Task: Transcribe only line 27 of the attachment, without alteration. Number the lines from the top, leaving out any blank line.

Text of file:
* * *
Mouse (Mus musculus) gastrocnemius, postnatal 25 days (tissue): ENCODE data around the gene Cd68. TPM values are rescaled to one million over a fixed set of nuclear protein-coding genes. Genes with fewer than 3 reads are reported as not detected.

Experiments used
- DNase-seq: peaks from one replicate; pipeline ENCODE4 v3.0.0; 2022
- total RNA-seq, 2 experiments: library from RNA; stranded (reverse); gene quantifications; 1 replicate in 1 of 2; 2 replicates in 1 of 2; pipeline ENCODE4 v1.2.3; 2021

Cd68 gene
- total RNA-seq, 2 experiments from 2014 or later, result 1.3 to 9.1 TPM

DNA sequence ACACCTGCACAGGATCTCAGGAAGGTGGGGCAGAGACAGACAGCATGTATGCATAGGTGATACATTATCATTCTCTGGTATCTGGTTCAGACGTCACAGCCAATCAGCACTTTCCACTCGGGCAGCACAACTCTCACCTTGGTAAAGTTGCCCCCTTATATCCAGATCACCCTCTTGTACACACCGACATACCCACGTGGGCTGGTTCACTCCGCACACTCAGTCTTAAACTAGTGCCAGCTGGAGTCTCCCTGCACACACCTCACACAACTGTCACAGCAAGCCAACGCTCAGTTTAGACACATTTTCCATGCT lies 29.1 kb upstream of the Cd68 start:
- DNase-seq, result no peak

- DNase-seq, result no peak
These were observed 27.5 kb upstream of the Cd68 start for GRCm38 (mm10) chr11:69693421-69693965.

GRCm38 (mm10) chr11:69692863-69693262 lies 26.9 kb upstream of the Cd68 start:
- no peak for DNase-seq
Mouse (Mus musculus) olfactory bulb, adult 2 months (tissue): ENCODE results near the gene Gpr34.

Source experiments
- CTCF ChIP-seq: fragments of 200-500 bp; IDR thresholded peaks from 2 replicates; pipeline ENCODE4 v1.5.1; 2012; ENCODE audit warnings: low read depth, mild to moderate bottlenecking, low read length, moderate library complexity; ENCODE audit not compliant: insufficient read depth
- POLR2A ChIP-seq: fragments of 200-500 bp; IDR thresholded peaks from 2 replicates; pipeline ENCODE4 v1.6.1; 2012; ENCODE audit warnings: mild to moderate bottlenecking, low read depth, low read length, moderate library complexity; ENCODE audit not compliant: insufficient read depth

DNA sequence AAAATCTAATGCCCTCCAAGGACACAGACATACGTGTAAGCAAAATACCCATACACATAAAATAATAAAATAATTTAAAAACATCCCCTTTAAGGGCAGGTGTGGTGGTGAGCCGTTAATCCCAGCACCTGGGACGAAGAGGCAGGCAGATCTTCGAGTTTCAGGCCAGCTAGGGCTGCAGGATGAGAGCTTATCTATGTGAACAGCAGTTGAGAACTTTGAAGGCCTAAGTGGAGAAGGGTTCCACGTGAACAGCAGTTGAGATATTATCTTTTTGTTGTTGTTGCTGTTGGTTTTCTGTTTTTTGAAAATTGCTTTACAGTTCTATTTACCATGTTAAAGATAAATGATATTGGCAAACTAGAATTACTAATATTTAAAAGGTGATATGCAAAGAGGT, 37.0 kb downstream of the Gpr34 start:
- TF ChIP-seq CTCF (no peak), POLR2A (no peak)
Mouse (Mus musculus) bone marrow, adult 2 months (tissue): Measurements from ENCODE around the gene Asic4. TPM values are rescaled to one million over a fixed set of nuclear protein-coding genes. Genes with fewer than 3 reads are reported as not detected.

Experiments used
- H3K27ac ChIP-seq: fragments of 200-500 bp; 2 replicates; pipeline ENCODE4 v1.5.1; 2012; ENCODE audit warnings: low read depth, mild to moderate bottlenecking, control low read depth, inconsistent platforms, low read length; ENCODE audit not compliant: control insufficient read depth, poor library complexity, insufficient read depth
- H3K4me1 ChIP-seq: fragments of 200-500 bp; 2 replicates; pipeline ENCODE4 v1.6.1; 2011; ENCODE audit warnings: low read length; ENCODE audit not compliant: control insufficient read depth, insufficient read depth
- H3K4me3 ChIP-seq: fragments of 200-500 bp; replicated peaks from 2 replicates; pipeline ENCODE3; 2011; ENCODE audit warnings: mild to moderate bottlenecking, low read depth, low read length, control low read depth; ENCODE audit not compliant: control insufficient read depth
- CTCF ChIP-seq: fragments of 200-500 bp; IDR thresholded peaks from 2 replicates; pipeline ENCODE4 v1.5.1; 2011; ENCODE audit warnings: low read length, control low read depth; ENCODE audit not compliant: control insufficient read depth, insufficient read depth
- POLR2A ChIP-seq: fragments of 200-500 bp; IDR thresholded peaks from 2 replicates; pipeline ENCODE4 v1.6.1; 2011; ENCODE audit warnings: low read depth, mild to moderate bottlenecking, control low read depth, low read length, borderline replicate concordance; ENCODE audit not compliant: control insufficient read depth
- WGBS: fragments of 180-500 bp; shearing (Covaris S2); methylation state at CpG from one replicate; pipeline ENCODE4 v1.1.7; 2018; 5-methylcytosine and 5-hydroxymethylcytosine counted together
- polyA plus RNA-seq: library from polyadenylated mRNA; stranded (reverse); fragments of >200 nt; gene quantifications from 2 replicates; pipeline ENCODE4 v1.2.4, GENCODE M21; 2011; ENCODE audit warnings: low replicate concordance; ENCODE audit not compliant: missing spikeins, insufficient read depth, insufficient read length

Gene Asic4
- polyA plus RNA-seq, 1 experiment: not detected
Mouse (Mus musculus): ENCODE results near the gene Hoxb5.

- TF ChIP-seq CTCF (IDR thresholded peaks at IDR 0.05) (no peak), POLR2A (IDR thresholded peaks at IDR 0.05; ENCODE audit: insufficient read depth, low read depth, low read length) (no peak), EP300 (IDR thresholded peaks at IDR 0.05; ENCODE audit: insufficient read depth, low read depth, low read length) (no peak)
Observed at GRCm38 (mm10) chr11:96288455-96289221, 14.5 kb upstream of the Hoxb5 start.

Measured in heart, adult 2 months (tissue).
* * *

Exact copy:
- polyA plus RNA-seq: library from polyadenylated mRNA; stranded (reverse); fragments of >200 nt; gene quantifications from 2 replicates; pipeline ENCODE4 v1.2.4, GENCODE M21; 2011; ENCODE audit warnings: low replicate concordance; ENCODE audit not compliant: missing spikeins, insufficient read depth, insufficient read length